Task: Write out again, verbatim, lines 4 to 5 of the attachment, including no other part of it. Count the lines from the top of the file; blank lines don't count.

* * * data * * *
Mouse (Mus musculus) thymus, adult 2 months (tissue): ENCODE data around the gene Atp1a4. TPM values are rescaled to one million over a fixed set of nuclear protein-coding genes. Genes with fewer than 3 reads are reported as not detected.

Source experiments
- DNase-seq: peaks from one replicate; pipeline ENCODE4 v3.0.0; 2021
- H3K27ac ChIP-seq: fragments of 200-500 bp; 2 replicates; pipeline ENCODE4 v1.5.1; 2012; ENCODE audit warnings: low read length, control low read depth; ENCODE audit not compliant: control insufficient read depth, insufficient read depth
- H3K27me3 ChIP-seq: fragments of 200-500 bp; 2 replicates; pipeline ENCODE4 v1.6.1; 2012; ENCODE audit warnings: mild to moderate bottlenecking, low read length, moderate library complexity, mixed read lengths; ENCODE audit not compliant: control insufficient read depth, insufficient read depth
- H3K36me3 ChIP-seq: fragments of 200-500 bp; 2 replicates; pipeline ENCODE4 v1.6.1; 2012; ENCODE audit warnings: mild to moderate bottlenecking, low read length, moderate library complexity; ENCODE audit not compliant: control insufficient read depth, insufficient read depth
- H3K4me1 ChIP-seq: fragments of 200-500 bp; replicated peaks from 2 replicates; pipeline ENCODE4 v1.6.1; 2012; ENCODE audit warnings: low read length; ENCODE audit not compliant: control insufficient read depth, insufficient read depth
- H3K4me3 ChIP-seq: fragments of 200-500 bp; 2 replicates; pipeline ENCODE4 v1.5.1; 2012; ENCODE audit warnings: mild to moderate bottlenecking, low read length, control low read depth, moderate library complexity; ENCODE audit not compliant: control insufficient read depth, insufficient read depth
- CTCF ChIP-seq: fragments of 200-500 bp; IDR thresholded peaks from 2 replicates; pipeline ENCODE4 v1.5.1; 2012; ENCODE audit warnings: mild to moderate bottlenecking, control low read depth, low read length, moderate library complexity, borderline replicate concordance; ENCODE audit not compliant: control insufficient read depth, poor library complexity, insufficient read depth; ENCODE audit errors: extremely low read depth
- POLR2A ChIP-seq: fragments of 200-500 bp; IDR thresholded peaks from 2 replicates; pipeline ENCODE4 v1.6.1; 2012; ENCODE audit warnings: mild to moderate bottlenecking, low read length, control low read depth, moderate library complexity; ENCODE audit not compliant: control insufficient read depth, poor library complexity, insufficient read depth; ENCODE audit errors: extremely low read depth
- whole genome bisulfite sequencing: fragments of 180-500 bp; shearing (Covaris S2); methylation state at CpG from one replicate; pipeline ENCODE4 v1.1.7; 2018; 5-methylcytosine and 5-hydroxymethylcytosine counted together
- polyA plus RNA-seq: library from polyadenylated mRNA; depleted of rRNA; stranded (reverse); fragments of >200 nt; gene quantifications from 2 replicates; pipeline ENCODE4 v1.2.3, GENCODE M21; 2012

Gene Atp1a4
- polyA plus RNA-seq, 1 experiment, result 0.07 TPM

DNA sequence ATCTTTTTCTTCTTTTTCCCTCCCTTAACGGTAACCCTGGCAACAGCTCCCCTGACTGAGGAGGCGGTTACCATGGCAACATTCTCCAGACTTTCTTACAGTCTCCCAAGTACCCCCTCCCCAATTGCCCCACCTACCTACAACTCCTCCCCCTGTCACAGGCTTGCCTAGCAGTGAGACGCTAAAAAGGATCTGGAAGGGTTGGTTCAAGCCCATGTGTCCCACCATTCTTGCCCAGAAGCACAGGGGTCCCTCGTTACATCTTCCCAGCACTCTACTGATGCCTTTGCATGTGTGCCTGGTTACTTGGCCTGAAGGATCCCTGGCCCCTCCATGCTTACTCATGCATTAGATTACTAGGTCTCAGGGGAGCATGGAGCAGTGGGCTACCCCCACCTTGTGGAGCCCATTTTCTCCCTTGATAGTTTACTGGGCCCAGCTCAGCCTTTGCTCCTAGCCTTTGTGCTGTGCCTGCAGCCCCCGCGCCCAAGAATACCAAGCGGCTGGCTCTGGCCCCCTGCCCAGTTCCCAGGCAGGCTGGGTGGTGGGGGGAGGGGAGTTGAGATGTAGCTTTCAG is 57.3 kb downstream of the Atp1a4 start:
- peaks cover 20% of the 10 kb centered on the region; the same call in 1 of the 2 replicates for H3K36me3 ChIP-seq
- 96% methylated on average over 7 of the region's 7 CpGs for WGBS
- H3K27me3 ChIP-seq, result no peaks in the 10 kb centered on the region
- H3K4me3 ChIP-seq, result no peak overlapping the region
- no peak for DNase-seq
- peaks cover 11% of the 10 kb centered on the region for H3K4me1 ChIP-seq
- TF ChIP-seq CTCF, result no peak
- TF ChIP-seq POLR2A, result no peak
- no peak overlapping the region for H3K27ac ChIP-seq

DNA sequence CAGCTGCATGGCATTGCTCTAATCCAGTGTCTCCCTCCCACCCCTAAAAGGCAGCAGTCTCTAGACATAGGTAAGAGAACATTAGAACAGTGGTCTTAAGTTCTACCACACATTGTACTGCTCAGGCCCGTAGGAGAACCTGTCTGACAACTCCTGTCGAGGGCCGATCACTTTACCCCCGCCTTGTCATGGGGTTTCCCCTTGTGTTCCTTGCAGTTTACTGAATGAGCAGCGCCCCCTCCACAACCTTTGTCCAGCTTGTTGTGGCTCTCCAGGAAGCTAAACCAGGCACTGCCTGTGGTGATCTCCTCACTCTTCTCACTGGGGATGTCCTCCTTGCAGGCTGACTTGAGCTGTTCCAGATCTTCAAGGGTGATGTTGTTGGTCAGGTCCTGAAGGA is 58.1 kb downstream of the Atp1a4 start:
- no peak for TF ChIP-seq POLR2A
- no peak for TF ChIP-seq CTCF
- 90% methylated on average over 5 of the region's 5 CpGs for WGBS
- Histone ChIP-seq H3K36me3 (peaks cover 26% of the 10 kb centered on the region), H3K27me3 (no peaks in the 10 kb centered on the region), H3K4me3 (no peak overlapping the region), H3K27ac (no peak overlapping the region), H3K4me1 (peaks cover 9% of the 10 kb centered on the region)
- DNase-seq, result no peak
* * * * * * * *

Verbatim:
- H3K27ac ChIP-seq: fragments of 200-500 bp; 2 replicates; pipeline ENCODE4 v1.5.1; 2012; ENCODE audit warnings: low read length, control low read depth; ENCODE audit not compliant: control insufficient read depth, insufficient read depth
- H3K27me3 ChIP-seq: fragments of 200-500 bp; 2 replicates; pipeline ENCODE4 v1.6.1; 2012; ENCODE audit warnings: mild to moderate bottlenecking, low read length, moderate library complexity, mixed read lengths; ENCODE audit not compliant: control insufficient read depth, insufficient read depth